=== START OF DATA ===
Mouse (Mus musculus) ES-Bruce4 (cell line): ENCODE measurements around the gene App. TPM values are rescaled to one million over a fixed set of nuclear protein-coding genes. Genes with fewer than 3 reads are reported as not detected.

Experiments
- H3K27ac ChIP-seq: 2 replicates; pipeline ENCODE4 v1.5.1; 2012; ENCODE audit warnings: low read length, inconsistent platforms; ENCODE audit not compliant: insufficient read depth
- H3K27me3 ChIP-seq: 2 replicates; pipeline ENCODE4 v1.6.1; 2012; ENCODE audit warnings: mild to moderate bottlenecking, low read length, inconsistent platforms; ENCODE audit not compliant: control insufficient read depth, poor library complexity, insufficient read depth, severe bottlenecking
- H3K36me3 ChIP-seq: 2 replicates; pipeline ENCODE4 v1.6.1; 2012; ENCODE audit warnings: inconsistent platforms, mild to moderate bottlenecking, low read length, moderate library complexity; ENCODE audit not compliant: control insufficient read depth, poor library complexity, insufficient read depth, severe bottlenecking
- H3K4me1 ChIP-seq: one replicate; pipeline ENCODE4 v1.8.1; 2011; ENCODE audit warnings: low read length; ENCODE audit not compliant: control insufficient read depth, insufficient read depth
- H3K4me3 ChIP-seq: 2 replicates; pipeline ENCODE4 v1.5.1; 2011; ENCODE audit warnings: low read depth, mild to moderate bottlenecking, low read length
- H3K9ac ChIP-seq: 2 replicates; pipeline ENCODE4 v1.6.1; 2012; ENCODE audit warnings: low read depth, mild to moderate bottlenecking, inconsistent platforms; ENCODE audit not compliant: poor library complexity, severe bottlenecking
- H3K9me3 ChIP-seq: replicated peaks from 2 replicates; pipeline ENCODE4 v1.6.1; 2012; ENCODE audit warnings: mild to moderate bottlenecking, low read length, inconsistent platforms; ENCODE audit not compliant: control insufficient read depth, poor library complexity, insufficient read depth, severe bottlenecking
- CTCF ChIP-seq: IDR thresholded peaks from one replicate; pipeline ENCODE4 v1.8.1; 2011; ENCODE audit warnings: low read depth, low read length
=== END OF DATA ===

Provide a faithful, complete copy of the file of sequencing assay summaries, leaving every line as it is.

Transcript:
Mouse (Mus musculus) ES-Bruce4 (cell line): ENCODE measurements around the gene App. TPM values are rescaled to one million over a fixed set of nuclear protein-coding genes. Genes with fewer than 3 reads are reported as not detected.

Experiments
- H3K27ac ChIP-seq: 2 replicates; pipeline ENCODE4 v1.5.1; 2012; ENCODE audit warnings: low read length, inconsistent platforms; ENCODE audit not compliant: insufficient read depth
- H3K27me3 ChIP-seq: 2 replicates; pipeline ENCODE4 v1.6.1; 2012; ENCODE audit warnings: mild to moderate bottlenecking, low read length, inconsistent platforms; ENCODE audit not compliant: control insufficient read depth, poor library complexity, insufficient read depth, severe bottlenecking
- H3K36me3 ChIP-seq: 2 replicates; pipeline ENCODE4 v1.6.1; 2012; ENCODE audit warnings: inconsistent platforms, mild to moderate bottlenecking, low read length, moderate library complexity; ENCODE audit not compliant: control insufficient read depth, poor library complexity, insufficient read depth, severe bottlenecking
- H3K4me1 ChIP-seq: one replicate; pipeline ENCODE4 v1.8.1; 2011; ENCODE audit warnings: low read length; ENCODE audit not compliant: control insufficient read depth, insufficient read depth
- H3K4me3 ChIP-seq: 2 replicates; pipeline ENCODE4 v1.5.1; 2011; ENCODE audit warnings: low read depth, mild to moderate bottlenecking, low read length
- H3K9ac ChIP-seq: 2 replicates; pipeline ENCODE4 v1.6.1; 2012; ENCODE audit warnings: low read depth, mild to moderate bottlenecking, inconsistent platforms; ENCODE audit not compliant: poor library complexity, severe bottlenecking
- H3K9me3 ChIP-seq: replicated peaks from 2 replicates; pipeline ENCODE4 v1.6.1; 2012; ENCODE audit warnings: mild to moderate bottlenecking, low read length, inconsistent platforms; ENCODE audit not compliant: control insufficient read depth, poor library complexity, insufficient read depth, severe bottlenecking
- CTCF ChIP-seq: IDR thresholded peaks from one replicate; pipeline ENCODE4 v1.8.1; 2011; ENCODE audit warnings: low read depth, low read length